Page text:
It is very easy for clients to complain about the stylists’ etiquette but it’s important that we stop and think about our own salon etiquette. So who better to help us evaluate our etiquette than celebrity stylist Eugene Davis with 20 years worth of industry experience.
Don’t be late.
It’s a human trait to dislike waiting, and it’s rude to keep people waiting. If you’re more than a few minutes late don’t be offended if you get short shifted or if you lose your appointment altogether. Being late happens, but do take responsibility when it’s your fault. Just as you would hope the stylist or salon would call you if they are running behind, it’s always OK to call the salon to let them know you’re going to be late.
Bring pictures of the haircuts and styles you admire.
Show your stylist what you have in mind, but be prepared to accept it if the stylist says no. Expect your stylist to explain clearly why the look you want isn’t possible or realistic for your hair. Then move on to discuss what is possible, and make sure you both understand and agree on the desired outcome.
Tell the stylist how much time you want to spend styling your hair each day.
If 10 minutes top’s is what you want, don’t ask for a style that takes longer than that.
Know what the services you’re requesting cost!
As a client, you should ask what the price is for the work you want done when you book the appointment. Do not wait to ask until the end of your service or just “assume” the cost based on what you paid at another salon or a friend said she paid. You may be putting yourself in for an unpleasant, awkward experience.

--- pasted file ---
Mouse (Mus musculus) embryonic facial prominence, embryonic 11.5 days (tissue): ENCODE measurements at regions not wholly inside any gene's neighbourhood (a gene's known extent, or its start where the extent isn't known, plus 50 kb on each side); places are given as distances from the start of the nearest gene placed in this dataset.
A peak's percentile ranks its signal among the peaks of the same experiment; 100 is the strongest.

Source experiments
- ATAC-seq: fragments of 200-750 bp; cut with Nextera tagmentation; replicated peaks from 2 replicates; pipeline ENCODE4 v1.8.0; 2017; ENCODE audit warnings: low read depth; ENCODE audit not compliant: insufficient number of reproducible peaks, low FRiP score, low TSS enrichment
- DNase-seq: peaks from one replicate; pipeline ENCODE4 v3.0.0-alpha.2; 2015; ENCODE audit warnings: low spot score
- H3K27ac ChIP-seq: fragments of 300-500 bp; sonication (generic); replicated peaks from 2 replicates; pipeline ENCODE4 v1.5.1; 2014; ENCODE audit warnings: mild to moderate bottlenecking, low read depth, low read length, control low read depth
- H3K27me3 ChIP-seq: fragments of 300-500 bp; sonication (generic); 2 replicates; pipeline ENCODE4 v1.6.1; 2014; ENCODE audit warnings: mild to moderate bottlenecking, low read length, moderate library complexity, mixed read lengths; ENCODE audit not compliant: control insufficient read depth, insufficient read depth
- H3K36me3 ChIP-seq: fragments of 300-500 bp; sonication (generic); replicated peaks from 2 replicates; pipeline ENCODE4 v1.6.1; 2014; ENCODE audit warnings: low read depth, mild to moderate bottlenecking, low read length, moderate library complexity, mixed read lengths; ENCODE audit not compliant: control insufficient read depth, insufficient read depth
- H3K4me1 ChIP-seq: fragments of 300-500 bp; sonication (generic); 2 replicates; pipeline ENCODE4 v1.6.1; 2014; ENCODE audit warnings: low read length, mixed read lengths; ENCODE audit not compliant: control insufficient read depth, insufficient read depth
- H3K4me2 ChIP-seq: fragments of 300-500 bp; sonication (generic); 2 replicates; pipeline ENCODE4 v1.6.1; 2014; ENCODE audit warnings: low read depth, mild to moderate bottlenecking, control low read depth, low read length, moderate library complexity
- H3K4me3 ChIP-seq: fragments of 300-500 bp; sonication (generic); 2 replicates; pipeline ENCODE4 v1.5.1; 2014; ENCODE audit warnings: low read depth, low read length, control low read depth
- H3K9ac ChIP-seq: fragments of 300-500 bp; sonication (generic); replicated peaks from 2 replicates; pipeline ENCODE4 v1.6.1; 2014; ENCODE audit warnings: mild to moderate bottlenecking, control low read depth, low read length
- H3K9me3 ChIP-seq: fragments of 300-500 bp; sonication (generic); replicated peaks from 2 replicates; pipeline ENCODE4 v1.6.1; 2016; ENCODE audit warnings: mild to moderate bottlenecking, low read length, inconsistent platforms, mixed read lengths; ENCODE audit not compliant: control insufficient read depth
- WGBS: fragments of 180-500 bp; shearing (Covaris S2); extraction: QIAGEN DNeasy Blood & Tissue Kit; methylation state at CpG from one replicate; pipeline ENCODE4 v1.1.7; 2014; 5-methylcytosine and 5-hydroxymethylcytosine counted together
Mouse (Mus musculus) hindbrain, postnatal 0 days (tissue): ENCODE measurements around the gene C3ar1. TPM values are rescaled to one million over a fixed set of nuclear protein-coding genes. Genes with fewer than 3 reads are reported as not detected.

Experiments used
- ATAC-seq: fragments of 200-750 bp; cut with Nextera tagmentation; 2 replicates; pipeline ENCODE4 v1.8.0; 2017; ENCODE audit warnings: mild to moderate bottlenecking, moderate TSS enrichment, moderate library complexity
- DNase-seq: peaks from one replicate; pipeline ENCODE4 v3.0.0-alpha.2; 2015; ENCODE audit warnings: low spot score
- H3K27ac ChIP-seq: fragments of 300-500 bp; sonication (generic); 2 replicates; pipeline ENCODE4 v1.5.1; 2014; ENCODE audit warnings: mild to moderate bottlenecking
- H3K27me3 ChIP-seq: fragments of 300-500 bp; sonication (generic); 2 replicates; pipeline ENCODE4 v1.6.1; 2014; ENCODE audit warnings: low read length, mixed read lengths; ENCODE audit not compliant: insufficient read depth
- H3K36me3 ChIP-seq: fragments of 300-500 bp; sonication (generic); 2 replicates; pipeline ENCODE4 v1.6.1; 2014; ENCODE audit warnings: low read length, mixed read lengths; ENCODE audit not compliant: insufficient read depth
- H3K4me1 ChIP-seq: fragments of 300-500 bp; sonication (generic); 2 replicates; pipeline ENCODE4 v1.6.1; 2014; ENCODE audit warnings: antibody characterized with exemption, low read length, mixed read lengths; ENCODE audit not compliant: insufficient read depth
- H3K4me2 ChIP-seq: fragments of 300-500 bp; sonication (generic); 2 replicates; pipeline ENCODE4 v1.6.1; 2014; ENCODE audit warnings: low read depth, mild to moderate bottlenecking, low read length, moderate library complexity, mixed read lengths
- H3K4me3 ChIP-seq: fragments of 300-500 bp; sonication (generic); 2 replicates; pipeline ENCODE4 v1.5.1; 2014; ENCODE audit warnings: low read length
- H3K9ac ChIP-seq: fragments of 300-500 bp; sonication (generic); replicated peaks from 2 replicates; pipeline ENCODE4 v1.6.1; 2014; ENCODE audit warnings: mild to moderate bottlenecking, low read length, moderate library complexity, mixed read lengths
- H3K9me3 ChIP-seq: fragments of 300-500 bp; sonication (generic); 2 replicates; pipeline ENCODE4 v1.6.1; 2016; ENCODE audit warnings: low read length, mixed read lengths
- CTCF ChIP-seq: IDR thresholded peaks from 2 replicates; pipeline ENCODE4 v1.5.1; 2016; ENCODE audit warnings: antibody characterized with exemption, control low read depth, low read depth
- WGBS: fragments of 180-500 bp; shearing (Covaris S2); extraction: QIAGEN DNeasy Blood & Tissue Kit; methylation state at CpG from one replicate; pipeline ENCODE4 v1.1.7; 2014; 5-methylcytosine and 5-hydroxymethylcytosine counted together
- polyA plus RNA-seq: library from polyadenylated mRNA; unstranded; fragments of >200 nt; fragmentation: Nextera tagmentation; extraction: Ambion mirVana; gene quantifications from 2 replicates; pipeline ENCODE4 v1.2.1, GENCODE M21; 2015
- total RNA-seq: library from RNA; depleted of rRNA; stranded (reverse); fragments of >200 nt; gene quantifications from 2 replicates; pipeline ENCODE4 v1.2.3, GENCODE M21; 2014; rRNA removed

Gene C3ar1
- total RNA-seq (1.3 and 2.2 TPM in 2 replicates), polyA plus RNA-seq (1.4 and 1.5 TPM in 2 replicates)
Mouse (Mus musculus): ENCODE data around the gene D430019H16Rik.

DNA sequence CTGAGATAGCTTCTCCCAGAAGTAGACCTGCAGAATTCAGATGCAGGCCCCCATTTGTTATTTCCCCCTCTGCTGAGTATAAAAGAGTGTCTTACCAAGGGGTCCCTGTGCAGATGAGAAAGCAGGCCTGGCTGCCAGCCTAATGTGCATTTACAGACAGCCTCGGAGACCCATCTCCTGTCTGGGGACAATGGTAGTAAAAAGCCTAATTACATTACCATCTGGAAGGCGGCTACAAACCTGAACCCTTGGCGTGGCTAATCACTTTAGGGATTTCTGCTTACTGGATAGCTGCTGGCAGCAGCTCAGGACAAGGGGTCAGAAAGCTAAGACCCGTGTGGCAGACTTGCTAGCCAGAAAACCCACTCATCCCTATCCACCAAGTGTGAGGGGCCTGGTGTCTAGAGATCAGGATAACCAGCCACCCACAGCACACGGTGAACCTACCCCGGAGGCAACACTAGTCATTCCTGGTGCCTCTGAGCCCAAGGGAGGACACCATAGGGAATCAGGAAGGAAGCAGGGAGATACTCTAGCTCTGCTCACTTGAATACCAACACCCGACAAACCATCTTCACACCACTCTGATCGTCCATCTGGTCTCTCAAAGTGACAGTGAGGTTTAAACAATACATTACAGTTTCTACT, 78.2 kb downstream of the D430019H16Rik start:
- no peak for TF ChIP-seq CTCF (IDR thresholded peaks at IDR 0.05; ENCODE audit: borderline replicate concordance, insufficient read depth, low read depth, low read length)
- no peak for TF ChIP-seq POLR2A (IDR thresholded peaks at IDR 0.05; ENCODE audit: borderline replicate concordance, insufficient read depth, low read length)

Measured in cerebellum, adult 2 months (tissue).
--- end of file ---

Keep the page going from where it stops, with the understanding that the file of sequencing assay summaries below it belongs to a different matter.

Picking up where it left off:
Speak up, but do so in a kind courteous manner.
If you want something, ask for it, but don’t be insulting or imperious. As the client, you should expect a gracious level of customer service, but it’s also your responsibility to be gracious in return. Understand most salons know which clients are unreasonably difficult or downright mean, you don’t want to be on that list!
If you’re happy with the service, tip your stylist.
A gratuity of 10–20% is the norm in the salon industry, and is customary for a job well done. Stylists remember clients who tip well, and doing so will earn you points down the road, perhaps when you need to make a last-minute appointment with your stylist to prep for an unexpected interview or other event.
Don’t try to become your stylist’s BFF (best friend forever).
Chances are you see your stylist on a regular basis, and may even discuss some personal details of your life, which might lead you to think that you can become friends outside of the salon environment. Don’t do it. Keep it professional, so that if a problem crops up, it won’t be awkward to address it with them.
Only use your mobile phone if necessary.